Overall I think the open-ended approach produced a much better result than lecture and practice. The students really seemed to enjoy the freedom, and I saw a lot of creative thinking and troubleshooting. While I’ll certainly do some tweaking, this approach is going to become my standard for a while.

Printing Abe

I recently bought a new 3D printer. It was cheap, and had a build area much, much larger than the Flashforge Creator Pros I’ve been using, and the price was great (under $500!). Even so, I almost passed on it, because it’s different. It makes so much sense to have a lot of the same kind of printer – parts are interchangeable, there’s no additional learning curve, etc. But I am SO glad I took this chance. Because now I can print Abe.

One of the benefits I’ve always touted in 3D printing is the ability to reproduce museum pieces. Because, kids, what’s the first rule of museums? Not anymore! And years ago I printed an example of this – a miniature scan of Abraham Lincoln’s head from the Smithsonian. I could pass this around to the kids, and explain that when Lincoln was alive, he had a plaster cast made of his head. That cast was made into a bronze. And that bronze was scanned with lasers, and now you can touch an exact replica of Lincolns head. That still amazes me. But the kids didn’t really get it.

But now, after a hundred hours of printing, I have a FULL SIZE replica of Lincoln’s head!  The kids can’t help but get it! It’s like a museum piece, but you can touch it! Bwhahaha!

Abe's Head

Lock picking in Computer Science

I incorporated lock picking in my 6th grade computer science class many years ago. It began by accident – I was making a point about security. I wanted to teach the kids to question what digital security was, and used a padlock as an analogy. The kids all agreed it appeared secure, and yet in seconds I was able to open it. I’m not sure if the kids got the analogy. But I definitely got their attention!

Each year since, kids have asked me to teach them lock picking, and I’ve promised to show them IFF we can cover the other material I want to cover with time left. It takes about 10 minutes to explain how locks work and show them how to pick them. I have a number of easy locks for them to practice on, and it takes most kids 5-15 minutes to pick their first lock. I generally have about half the class learn to pick (they do this on their own time), and I usually have a handful who really develop their skills. This year I had three develop enough skill to pick a typical front door lock, which meant they spent many hours in practice!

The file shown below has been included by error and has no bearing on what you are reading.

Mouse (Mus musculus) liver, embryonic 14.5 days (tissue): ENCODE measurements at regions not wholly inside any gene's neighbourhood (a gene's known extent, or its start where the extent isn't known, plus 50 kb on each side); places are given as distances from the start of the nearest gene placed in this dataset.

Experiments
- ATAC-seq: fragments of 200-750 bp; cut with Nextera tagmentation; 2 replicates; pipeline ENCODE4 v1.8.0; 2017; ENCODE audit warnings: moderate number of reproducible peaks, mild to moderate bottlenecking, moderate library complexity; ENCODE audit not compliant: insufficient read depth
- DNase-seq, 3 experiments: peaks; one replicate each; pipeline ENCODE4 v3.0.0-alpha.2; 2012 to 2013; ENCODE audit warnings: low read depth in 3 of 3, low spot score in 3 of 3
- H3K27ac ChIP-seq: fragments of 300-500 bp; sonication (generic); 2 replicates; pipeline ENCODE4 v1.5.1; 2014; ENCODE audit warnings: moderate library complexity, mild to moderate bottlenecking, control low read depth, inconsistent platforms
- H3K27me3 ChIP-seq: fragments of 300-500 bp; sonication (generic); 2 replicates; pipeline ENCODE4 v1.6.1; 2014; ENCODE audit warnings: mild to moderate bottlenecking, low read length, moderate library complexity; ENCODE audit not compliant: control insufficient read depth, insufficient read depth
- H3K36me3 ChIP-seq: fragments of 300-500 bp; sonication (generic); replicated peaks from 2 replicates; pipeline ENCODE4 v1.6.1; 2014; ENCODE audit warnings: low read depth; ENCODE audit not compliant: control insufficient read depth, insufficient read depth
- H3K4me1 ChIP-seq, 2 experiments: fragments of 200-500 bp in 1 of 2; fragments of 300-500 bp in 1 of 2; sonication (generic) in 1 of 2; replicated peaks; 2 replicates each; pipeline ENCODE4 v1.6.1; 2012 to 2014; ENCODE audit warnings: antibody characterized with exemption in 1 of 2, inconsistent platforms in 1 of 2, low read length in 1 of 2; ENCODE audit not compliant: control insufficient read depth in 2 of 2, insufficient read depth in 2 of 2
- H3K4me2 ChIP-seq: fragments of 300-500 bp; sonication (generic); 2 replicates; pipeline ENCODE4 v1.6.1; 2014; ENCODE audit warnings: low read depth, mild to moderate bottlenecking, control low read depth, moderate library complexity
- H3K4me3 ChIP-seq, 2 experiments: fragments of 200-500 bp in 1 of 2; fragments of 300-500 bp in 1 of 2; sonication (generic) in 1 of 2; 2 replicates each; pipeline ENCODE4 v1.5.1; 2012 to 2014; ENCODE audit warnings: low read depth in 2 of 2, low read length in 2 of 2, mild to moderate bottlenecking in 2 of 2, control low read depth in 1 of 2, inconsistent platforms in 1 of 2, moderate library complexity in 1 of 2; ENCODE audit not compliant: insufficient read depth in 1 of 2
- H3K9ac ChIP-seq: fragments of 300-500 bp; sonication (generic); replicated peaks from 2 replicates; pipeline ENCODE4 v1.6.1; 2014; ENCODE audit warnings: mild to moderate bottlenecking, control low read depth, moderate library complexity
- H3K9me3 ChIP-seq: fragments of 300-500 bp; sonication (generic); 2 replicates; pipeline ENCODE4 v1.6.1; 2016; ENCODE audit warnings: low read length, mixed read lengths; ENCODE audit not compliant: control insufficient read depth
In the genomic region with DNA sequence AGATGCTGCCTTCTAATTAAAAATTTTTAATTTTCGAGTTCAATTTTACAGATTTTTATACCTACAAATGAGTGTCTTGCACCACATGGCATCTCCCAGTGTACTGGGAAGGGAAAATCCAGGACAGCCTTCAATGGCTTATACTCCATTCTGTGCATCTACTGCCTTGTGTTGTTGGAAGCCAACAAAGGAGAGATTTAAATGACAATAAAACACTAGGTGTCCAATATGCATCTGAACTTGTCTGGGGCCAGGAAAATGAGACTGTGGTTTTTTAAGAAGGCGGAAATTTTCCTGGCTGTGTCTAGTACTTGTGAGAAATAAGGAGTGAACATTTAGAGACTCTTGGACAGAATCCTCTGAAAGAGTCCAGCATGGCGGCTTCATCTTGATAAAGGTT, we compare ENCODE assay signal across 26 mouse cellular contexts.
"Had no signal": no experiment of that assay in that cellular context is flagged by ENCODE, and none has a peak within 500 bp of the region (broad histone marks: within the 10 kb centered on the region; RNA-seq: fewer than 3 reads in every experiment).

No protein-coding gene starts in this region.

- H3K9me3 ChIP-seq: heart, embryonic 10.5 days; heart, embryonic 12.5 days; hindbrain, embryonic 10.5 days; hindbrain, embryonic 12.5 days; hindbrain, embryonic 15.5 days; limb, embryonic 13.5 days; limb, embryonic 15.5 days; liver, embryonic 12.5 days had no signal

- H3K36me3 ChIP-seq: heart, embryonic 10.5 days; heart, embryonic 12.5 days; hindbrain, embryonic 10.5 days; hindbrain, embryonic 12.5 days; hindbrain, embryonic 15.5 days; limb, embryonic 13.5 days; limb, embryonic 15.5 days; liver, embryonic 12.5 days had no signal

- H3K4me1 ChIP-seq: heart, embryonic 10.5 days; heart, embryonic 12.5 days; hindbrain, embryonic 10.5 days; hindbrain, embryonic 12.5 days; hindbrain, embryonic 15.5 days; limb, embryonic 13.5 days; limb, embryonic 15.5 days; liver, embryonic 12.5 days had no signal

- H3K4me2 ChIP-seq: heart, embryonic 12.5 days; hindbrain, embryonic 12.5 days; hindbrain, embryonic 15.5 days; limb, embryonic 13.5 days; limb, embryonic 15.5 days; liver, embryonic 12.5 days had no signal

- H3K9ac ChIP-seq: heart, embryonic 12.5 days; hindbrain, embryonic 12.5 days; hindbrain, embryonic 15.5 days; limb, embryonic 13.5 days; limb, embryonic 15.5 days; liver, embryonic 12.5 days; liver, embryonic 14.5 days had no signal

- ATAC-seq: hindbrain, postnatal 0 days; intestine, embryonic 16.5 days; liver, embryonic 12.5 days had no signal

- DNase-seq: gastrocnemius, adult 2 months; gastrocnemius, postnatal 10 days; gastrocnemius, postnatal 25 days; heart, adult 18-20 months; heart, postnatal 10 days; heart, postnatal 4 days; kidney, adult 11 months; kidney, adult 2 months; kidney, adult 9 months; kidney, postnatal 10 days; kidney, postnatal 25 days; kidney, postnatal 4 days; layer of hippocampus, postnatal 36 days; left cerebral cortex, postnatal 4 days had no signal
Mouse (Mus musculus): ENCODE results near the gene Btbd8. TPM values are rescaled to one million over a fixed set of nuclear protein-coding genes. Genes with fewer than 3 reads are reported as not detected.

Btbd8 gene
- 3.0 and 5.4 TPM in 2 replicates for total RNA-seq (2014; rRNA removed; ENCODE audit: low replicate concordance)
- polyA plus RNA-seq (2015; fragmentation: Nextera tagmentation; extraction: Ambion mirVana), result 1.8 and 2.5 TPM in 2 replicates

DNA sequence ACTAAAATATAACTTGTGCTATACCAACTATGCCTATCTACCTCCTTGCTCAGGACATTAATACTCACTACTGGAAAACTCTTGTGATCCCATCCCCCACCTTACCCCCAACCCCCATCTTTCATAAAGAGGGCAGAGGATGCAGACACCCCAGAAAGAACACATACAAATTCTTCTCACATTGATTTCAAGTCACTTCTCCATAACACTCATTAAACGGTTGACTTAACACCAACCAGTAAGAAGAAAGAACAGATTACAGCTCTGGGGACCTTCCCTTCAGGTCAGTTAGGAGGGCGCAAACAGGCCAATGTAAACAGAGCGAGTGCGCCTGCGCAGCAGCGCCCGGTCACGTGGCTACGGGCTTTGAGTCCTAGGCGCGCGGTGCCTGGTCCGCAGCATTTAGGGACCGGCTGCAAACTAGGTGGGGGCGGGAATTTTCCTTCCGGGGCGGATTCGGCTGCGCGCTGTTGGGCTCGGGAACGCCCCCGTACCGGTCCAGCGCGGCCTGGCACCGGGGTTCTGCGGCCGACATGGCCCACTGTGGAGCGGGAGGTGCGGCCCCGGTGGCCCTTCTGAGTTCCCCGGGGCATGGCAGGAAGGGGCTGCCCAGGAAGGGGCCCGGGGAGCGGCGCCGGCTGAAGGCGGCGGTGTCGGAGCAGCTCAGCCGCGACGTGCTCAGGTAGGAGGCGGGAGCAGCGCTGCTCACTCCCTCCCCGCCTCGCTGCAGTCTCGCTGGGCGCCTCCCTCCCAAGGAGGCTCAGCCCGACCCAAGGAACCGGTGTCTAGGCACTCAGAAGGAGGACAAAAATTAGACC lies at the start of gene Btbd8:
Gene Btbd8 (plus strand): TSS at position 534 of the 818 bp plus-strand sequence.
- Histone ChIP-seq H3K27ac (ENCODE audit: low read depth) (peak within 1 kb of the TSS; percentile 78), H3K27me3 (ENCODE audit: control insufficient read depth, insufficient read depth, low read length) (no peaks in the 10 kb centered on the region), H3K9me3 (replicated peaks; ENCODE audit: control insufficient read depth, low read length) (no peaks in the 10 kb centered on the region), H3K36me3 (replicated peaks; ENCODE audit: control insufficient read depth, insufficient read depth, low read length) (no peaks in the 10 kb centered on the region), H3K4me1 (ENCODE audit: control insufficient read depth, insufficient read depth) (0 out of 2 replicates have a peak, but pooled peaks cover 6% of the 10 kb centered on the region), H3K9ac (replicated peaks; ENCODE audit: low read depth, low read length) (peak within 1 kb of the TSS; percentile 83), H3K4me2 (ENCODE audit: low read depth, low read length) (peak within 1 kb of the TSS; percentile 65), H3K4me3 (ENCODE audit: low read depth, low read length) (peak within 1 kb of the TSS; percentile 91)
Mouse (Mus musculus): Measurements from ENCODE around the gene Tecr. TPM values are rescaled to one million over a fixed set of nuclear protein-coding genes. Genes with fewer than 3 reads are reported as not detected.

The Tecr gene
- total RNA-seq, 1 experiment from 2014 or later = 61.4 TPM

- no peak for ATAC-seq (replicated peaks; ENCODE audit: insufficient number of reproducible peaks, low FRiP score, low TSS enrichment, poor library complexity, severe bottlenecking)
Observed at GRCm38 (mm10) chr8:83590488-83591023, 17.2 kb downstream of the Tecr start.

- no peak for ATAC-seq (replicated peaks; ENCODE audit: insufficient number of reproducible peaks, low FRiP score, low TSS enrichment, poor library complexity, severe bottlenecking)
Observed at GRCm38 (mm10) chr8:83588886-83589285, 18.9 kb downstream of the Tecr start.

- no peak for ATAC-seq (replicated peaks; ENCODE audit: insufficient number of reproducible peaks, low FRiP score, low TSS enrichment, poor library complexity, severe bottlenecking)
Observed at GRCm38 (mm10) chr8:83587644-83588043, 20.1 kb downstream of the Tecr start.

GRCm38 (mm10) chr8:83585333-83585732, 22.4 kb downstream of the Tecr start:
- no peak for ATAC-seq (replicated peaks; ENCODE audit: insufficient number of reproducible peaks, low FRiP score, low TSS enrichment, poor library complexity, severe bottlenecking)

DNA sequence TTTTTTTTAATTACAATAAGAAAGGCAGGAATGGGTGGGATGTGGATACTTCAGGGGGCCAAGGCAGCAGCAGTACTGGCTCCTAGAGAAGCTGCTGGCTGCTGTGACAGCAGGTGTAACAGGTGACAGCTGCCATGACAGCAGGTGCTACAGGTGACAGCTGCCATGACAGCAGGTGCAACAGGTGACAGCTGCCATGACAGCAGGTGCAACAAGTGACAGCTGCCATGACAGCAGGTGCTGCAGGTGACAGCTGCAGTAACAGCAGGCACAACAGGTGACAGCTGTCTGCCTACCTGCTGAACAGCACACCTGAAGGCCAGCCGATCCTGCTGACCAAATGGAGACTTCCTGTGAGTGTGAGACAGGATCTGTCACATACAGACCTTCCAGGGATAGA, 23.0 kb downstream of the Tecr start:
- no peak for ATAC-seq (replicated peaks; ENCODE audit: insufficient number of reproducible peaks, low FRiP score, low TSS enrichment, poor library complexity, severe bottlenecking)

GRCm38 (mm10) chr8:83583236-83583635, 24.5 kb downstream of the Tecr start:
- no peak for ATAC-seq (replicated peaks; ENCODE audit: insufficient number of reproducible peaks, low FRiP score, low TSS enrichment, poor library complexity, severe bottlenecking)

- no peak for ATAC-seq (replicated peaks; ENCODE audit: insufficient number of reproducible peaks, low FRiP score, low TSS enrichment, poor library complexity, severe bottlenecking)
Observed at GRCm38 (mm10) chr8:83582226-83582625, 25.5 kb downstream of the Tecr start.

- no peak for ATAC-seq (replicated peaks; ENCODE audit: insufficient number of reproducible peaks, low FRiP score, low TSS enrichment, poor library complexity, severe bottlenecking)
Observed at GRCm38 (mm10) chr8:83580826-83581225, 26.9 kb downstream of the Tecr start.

I have had many questions about teaching lock picking, though, so I thought I’d revisit it here and address some of the questions that come up.

  • Lock picking is seldom if ever used to break into houses. I’ve discussed this with several locksmiths, and they all agree.
  • Parents are intrigued. I’ve had many ask me about lock picking, but I’ve never had any express concern. I’ve also had a number of parents tell me how excited their kids were to learn to pick locks, and that they had bought their kids locks.
  • I make sure to emphasize the importance of ethical picking with the kids. Not because of rules, but because they are good people. To drive this home, I have them swear a solemn (well, somewhat comical-they are sixth graders) oath before teaching them.
  • I set them some goals. There are easy locks, so they can experience of hearing the satisfying click of a picked lock. That’s the most important. I also have a 3D printed medal for one of my harder locks. That’s enough for many of them to continue when it begins to get more difficult.
  • I firmly believe that anything that inspires a kid to learn something on their own is worthwhile and important. As much as I like the curriculum I’ve developed, I’d so much rather the kids develop the ability to learn on their own, driven only by their own passions. This is the primary reason I’ve kept the lock picking around.
  • It really is easy to get started. I picked up the very basics at DEFCON, and I’m still basically a beginner. With a bit of time on YouTube and a very small investment, I think anyone can pick their first lock in well under an hour. One on one, I can usually show somebody how to do it in under 10 minutes.

Re-thinking 6th Grade Computer Science

I recently finished my fourth time through this class. I thought it would be nice to reflect on what has changed, so I looked back to my post immediately after my first class had finished. First, here’s what hasn’t changed. It’s still a 6 week unit, with two classes every day. The kids are still great, and I still have great classroom teachers to lean on. They still respond best to lessons that have a physical component, and are wildly enthusiastic about a great number of the topics I cover. Finally, I’m still making my own curriculum from scratch (although now I do have a lot more resources to draw from.)